U.Va. Historian Alan Taylor Wins 2014 Pulitzer for Book on Slaves and War -- His second Pulitzer!tags: Alan Taylor, The Internal Enemy
University of Virginia historian Alan Taylor, one of the nation’s premier experts in Colonial America and the early U.S. republic, has received a Pulitzer Prize for his book, “The Internal Enemy: Slavery and War in Virginia, 1772-1832.”
The Pulitzer committee’s citation calls the book “a meticulous and insightful account of why runaway slaves in the colonial era were drawn to the British side as potential liberators.”
Taylor, who arrived at U.Va. in March and will begin teaching in August as the Thomas Jefferson Memorial Foundation Chair in the Corcoran Department of History in the College of Arts & Sciences, said he was “astonished” at the news.
“I realized it when my email went crazy,” Taylor said. “It is nice when you get congratulations from so many friends. It is wonderful to see how happy others are at my good fortune.”
U.Va. President Teresa A. Sullivan congratulated Taylor on the award. “This prize is yet another recognition of Alan Taylor’s remarkable research and scholarship and his unique perspective on early American history,” she said. “We are delighted that he has joined our faculty, and that he will continue his distinguished career at U.Va.”
This is not the first time Taylor has won the prize. He received his first Pulitzer in 1996 for his book, “William Cooper’s Town: Power and Persuasion on the Frontier of the Early Republic.” He also received a Bancroft Prize for that book.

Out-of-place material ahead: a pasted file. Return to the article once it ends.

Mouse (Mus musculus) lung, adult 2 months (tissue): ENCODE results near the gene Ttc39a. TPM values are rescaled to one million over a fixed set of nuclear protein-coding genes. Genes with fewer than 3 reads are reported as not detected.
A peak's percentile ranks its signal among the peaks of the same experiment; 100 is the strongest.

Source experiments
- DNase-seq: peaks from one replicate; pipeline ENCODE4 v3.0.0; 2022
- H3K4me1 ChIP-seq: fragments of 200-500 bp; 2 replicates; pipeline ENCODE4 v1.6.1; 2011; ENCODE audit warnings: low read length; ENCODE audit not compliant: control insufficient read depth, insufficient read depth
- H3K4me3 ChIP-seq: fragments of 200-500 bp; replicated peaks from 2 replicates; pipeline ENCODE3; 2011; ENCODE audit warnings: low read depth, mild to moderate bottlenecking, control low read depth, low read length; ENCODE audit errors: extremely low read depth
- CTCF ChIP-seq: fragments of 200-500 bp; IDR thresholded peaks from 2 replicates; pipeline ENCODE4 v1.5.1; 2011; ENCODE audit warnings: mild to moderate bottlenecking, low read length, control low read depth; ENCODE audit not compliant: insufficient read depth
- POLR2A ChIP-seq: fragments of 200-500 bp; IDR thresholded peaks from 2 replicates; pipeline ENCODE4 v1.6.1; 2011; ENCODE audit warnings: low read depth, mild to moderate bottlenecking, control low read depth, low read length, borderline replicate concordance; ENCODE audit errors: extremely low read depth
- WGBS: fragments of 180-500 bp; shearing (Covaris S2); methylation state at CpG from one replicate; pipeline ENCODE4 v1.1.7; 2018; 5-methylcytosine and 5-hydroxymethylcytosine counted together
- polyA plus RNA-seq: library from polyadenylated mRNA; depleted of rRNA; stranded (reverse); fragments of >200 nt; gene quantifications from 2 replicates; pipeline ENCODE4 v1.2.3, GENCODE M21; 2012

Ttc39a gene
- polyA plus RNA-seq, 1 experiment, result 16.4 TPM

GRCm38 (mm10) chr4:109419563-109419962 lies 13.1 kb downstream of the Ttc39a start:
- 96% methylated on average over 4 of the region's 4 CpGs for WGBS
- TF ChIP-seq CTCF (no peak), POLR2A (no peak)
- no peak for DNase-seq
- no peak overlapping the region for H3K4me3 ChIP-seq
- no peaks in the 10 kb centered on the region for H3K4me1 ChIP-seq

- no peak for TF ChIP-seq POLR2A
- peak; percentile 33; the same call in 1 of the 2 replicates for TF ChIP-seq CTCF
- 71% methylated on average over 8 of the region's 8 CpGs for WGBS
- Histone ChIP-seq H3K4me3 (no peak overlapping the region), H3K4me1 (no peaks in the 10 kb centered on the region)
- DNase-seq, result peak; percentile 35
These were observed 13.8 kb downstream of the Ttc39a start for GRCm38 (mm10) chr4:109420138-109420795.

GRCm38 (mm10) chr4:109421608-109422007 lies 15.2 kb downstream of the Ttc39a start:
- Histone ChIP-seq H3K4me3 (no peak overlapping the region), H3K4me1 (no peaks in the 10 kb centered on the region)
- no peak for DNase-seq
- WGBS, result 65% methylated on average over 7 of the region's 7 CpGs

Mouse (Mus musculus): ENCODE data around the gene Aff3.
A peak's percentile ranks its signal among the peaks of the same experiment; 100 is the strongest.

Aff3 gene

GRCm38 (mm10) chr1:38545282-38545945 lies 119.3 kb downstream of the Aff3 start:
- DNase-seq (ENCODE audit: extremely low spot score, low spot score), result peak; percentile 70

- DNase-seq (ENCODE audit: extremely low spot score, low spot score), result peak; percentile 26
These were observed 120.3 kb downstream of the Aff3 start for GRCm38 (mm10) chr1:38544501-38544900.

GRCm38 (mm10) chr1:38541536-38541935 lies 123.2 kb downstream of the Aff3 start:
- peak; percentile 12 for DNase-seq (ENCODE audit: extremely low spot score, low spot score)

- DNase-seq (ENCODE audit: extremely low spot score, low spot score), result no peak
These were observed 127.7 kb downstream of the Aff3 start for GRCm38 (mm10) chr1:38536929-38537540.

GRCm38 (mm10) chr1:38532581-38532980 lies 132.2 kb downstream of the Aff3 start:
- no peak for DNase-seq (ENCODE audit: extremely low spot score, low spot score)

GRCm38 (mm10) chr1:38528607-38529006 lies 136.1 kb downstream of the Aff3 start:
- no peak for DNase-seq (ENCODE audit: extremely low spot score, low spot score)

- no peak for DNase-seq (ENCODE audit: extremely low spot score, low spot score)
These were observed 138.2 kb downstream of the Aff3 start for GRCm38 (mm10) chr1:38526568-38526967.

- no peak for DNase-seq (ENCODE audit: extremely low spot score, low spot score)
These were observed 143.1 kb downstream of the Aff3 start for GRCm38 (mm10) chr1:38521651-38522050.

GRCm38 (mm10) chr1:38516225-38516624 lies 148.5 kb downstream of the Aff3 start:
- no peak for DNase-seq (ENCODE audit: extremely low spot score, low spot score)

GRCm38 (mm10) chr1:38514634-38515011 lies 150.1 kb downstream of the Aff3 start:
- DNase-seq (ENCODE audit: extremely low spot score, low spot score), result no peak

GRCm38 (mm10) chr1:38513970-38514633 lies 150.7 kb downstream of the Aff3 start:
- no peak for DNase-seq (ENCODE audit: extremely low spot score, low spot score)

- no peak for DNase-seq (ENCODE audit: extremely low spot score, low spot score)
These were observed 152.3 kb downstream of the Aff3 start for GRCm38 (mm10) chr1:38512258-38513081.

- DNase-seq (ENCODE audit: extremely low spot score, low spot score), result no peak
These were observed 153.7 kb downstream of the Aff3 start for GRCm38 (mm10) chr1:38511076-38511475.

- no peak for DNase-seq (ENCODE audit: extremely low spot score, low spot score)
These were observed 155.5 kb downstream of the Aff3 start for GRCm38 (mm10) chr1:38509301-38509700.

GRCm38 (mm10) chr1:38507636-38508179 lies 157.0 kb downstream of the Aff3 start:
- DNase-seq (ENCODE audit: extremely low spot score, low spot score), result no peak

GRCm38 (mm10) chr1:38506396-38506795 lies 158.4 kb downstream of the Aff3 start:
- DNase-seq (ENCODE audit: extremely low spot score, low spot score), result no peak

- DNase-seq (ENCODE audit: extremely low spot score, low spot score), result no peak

“I didn’t expect my first Pulitzer and I certainly did not expect this,” said Taylor, who received the news in Philadelphia, where he was preparing a talk for a group of historians.
“This is huge,” said Paul Halliday, who chairs U.Va.’s history department. “We have a lot of terrific, prize-winning historians in this department, but to win a second Pulitzer is remarkable.”...
comments powered by Disqus
- A Rare Look At JFK's Off-Air Personality
- World War I records reveal myths and realities of soldiers with ‘shell shock’
- Were Neanderthals a sub-species of modern humans? New research says no
- Irish archaeological sites explain huge European population fall
- Reactions to JFK Assassination Included Fear of Possible Soviet Strike against U.S.; Desire to "Bond" with LBJ
- Middle East Studies Association Fights a Rising Tide of Critics
- Juan Cole says the postwar Middle East governments were modeled on the Soviet Union, though not communist (interview)
- Ted Widmer picks the 5 best presidential books worth reading
- AHA backs California's LGBT History law
- Cultural historian traces history of baby food